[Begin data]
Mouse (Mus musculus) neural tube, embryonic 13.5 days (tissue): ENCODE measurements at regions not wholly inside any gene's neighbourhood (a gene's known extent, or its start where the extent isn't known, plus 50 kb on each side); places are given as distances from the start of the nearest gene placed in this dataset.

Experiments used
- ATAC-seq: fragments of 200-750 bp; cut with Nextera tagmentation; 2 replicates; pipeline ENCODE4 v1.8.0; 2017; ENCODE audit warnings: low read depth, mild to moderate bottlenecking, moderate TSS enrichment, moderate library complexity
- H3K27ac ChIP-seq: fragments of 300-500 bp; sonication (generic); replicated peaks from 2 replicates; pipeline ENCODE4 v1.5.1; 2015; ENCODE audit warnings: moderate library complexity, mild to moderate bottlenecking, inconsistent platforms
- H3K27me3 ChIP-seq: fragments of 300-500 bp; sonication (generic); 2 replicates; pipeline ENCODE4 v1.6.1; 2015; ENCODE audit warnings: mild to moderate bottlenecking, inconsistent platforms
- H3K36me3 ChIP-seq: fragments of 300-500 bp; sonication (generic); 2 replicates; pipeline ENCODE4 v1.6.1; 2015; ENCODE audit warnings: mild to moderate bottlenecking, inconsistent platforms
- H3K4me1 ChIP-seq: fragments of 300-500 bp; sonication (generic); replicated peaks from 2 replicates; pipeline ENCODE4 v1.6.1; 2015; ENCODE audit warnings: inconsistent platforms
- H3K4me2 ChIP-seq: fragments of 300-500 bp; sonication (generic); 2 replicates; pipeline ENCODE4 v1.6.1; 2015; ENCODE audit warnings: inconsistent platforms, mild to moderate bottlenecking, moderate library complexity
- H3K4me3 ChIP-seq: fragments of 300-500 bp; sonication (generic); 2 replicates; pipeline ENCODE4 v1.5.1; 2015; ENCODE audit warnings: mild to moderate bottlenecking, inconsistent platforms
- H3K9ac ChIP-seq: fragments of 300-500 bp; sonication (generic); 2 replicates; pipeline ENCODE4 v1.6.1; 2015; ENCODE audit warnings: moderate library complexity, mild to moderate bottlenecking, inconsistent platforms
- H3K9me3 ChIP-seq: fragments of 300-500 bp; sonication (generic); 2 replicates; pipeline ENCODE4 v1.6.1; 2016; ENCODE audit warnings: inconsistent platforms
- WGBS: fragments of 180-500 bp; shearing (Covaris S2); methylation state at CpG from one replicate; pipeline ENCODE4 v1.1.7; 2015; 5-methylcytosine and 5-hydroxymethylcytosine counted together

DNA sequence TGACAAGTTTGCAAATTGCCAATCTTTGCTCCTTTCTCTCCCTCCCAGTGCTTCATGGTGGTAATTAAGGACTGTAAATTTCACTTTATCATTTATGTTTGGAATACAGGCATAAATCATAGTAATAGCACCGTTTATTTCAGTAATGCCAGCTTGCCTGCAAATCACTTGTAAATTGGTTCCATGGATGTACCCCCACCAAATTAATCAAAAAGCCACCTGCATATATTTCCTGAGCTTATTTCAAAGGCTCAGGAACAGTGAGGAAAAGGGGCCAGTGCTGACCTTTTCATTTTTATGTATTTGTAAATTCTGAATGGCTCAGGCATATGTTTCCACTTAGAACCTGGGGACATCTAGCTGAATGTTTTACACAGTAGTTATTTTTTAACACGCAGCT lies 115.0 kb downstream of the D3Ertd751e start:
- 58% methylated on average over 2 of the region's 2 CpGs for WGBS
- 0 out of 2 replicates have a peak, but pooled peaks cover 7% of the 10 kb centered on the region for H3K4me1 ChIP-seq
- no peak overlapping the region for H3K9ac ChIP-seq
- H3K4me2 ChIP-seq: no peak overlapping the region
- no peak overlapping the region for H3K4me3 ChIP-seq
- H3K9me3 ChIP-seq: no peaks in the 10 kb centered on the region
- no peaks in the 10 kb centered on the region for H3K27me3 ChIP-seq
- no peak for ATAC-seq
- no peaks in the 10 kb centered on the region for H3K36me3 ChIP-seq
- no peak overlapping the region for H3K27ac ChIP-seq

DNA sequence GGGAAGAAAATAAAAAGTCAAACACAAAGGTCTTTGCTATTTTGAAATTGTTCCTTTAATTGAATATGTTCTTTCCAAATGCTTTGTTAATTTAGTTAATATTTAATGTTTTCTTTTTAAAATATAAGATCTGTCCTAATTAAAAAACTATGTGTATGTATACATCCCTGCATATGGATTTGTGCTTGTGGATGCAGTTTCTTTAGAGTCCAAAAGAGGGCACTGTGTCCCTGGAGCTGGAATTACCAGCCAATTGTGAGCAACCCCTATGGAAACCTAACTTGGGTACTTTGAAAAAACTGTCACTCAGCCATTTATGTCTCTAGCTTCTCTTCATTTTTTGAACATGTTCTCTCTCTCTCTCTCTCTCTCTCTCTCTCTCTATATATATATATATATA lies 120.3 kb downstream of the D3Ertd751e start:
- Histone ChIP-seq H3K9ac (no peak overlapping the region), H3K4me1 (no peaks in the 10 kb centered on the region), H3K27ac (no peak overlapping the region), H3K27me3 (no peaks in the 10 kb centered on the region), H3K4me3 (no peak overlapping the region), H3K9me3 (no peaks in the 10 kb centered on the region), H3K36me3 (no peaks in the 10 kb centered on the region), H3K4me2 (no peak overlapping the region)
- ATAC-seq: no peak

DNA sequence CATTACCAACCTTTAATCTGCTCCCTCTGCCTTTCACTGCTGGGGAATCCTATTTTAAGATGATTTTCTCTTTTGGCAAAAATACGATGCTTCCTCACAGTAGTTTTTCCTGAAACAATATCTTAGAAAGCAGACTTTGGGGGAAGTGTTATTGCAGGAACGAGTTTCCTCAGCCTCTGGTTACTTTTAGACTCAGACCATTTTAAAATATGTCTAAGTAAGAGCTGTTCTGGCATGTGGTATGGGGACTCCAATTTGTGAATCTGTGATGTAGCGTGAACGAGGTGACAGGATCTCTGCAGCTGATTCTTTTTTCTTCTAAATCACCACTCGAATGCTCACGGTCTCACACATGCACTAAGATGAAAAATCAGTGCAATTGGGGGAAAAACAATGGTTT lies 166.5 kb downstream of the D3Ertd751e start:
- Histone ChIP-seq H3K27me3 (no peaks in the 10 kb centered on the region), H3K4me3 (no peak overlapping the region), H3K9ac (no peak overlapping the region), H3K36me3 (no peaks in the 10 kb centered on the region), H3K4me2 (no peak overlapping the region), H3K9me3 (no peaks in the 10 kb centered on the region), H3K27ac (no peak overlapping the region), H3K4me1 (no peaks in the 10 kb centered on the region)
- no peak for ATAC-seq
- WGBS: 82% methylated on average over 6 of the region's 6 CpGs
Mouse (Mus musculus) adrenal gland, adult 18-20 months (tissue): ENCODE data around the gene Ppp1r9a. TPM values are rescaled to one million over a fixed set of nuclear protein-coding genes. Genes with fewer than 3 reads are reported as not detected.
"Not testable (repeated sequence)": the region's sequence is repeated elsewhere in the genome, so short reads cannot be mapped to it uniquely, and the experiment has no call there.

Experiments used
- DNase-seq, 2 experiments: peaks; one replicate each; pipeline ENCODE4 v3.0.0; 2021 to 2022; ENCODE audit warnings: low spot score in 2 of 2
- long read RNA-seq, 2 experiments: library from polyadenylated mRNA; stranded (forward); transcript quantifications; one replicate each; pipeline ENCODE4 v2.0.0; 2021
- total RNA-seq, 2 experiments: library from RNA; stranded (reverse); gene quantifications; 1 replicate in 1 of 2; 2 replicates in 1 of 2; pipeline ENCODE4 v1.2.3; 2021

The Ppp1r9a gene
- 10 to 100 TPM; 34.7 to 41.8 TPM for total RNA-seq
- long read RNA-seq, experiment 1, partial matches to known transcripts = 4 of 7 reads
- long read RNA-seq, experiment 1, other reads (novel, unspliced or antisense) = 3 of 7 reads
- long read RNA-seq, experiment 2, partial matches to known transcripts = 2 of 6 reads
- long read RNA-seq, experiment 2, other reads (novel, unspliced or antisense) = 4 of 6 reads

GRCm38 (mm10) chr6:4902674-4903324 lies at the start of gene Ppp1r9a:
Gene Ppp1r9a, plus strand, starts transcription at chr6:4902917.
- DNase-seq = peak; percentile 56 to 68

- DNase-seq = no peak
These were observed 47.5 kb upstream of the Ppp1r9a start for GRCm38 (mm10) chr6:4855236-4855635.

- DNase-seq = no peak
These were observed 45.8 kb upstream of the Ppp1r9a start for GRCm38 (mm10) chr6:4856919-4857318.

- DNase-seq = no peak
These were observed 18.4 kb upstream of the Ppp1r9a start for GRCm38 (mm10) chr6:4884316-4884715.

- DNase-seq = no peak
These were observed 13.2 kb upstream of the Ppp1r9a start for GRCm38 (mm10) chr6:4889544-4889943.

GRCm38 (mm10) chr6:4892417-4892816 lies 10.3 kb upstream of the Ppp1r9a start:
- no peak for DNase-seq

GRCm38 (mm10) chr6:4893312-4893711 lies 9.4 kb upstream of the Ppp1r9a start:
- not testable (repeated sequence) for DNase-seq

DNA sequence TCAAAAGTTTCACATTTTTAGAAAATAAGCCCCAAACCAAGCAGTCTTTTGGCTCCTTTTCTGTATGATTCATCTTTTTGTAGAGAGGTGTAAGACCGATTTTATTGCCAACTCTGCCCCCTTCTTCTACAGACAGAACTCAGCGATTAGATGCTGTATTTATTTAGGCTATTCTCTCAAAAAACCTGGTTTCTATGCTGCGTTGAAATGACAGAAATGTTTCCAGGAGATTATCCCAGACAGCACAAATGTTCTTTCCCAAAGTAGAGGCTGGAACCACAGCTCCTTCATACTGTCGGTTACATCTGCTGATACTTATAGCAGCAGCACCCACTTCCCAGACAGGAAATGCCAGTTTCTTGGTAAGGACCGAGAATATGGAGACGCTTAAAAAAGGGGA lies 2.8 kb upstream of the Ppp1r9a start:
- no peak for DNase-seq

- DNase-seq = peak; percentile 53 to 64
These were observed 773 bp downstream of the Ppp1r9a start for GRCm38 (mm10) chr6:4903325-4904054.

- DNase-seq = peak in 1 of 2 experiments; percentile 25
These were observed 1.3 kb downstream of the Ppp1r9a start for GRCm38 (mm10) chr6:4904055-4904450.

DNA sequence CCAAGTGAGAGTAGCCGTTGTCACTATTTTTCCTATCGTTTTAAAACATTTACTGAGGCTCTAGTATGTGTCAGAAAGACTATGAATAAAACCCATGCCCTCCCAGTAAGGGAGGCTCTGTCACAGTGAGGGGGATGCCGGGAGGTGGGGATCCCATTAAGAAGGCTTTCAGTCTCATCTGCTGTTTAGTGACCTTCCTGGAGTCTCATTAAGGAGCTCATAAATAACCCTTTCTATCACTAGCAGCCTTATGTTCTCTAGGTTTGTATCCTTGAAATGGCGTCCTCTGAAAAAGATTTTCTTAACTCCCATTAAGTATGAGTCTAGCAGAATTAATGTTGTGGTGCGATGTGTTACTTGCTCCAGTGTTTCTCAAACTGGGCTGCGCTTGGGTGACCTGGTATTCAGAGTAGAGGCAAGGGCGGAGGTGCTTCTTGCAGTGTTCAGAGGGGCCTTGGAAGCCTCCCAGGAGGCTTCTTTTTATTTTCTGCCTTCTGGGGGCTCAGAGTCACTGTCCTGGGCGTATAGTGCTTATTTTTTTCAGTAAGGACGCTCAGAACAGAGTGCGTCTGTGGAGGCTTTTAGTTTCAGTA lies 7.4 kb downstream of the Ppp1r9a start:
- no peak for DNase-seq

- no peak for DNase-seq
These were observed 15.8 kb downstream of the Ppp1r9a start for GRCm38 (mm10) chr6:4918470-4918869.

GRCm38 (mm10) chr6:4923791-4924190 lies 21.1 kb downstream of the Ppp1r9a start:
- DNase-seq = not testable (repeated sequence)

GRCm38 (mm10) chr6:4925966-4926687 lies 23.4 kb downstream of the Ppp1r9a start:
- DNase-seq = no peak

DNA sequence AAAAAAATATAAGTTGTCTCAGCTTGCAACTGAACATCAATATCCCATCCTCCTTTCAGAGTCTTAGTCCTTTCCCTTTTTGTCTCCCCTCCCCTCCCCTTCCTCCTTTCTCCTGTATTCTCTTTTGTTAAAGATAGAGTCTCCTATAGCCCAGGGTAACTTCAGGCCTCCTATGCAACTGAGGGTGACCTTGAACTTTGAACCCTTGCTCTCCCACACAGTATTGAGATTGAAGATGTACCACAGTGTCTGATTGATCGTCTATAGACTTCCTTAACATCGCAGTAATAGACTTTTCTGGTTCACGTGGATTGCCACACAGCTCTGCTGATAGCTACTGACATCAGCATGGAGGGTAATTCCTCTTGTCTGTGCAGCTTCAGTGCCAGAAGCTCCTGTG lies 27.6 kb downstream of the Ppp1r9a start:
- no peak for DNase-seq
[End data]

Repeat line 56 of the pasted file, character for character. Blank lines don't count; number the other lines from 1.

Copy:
GRCm38 (mm10) chr6:4893312-4893711 lies 9.4 kb upstream of the Ppp1r9a start: